converting the data portion from analog to digital form;
dividing the data signal in digital form into a plurality of desired bins specified by frequency range; and
discarding data outside the plurality of desired bins.
10. The method of claim 8, wherein modulating the requantized data portion comprises combining a plurality of requanitized portions in a plurality of data bins specified by frequency into a digital signal in the time domain and converting the digital signal in the time domain to an analog signal.
11. A system for facilitating greater reach of a DSL signal having a data portion, comprising:
a means for demodulating the data portion; a means for requantizing the demodulated data portion by determining a constellation associated with each bit of data in the modulated data portion and resetting the value of that bit to the value of the constellation and transform the data portion into a regenerated form;
a means for modulating the requantized data portion; and
a means for combining and amplifying the modulated requantized data portion and a voice portion.
12. The system of claim 11, and further comprising a means for transmitting the amplified modulated requantized data portion.
13. A system for facilitating providing greater reach of a DSL signal comprising:
a means for splitting the DSL signal into separate voice and data signals; a means for demodulating the data signal; a means for requantizing the demodulated data signal by determining a constellation associated with each bit of data in the modulated data signal and resetting the value of that bit to the value of the constellation and transform the data signal into a regenerated form;
a means for modulating the requantized data signal; and
a means for combining and amplifying the voice signal and the modulated requantized data signal into a combined signal.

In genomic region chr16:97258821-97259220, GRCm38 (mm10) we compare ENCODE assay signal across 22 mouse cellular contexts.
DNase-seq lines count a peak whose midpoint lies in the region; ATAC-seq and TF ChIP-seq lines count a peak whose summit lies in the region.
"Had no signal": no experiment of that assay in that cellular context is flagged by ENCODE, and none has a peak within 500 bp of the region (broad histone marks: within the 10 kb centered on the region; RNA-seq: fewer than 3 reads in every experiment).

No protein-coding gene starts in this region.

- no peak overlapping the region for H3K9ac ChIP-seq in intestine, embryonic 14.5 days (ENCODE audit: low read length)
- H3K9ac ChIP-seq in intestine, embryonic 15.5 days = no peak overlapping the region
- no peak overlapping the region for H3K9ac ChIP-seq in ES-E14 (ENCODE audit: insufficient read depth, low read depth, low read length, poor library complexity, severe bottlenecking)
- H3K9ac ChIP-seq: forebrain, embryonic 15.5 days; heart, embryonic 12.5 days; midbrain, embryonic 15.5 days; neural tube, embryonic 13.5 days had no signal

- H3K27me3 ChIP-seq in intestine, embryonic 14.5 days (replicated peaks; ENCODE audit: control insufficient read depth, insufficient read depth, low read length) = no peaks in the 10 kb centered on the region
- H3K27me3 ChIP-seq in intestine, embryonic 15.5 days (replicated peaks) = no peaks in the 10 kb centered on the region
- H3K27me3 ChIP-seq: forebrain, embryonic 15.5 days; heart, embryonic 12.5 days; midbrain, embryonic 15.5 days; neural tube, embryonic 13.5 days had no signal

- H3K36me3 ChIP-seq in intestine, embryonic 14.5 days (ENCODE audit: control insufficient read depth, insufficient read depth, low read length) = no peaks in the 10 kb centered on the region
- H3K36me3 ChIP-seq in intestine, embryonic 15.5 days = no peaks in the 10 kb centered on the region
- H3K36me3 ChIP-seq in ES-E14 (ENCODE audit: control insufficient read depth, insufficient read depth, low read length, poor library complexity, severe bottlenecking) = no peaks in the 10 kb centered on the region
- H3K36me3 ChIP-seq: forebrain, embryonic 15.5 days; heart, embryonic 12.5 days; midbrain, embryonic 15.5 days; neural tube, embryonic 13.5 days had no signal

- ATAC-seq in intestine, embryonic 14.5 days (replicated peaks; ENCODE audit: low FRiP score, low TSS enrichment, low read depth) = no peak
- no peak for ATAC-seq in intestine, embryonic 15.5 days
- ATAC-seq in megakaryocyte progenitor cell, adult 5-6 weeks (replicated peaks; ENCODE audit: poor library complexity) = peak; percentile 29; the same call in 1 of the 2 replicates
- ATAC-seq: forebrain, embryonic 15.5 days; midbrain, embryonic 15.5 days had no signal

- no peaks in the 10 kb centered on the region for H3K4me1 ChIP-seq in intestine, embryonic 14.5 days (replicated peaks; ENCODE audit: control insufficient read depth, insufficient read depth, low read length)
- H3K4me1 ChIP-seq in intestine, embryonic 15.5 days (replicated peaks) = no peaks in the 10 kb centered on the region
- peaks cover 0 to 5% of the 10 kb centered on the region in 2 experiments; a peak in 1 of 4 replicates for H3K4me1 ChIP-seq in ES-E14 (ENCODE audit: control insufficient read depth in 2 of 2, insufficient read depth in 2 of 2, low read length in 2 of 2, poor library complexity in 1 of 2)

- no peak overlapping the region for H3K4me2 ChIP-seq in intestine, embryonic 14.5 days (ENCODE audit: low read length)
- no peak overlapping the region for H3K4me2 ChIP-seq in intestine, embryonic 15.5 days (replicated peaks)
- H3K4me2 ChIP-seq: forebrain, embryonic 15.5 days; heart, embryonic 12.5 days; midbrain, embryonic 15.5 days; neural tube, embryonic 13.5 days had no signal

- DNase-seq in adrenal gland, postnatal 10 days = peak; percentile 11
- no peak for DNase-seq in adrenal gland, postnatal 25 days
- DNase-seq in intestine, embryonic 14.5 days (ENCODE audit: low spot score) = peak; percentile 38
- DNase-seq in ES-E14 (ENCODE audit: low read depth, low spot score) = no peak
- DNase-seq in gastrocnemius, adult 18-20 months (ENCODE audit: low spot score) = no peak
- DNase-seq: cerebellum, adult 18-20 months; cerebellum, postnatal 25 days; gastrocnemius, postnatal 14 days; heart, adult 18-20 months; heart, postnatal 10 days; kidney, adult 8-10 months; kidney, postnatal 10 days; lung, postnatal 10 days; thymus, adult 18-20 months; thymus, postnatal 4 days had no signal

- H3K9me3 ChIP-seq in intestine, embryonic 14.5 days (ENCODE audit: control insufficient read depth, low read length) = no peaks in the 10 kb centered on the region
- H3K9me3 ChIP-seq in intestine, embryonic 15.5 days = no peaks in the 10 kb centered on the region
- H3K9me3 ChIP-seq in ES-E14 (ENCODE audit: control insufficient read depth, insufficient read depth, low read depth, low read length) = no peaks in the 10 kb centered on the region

14. A bi-directional DSL repeater and amplifier comprising:
a first signal detector operable to receive a first incoming DSL signal including a first data signal and a first voice signal and to direct the first incoming DSL signal to a first conditioning circuit and also operable to receive a first outgoing data signal from a second conditioning circuit and direct the first outgoing data signal over a first telephone line;
the first conditioning circuit being operable to:
receive a signal indicative of the first incoming DSL signal; demodulate, requantize, and remodulate the first data signal to produce a first remodulated data signal, the first data signal requantized by determining a constellation associated with each bit of data in the modulated first data signal and resetting the value of that bit to the value of the constellation to acquire underlying data in the first data signal and transform the first data signal into a regenerated form; and
combine and amplify the first remodulated data signal and the first voice signal to produce a second outgoing data signal;
the second conditioning circuit being operable to:
receive a signal indicative of a second incoming DSL signal including a second data signal and a second voice signal;
demodulate, requantize, and remodulate the second data signal to produce a second remodulated data signal, the second data signal requantized by determining a constellation associated with each bit of data in the modulated data signal and resetting the value of that bit to the value of the constellation to acquire underlying data in the second data signal and transform the second data signal into a regenerated form; and
combine and amplify the second remodulated data signal and the second voice signal to produce the first outgoing data signal; and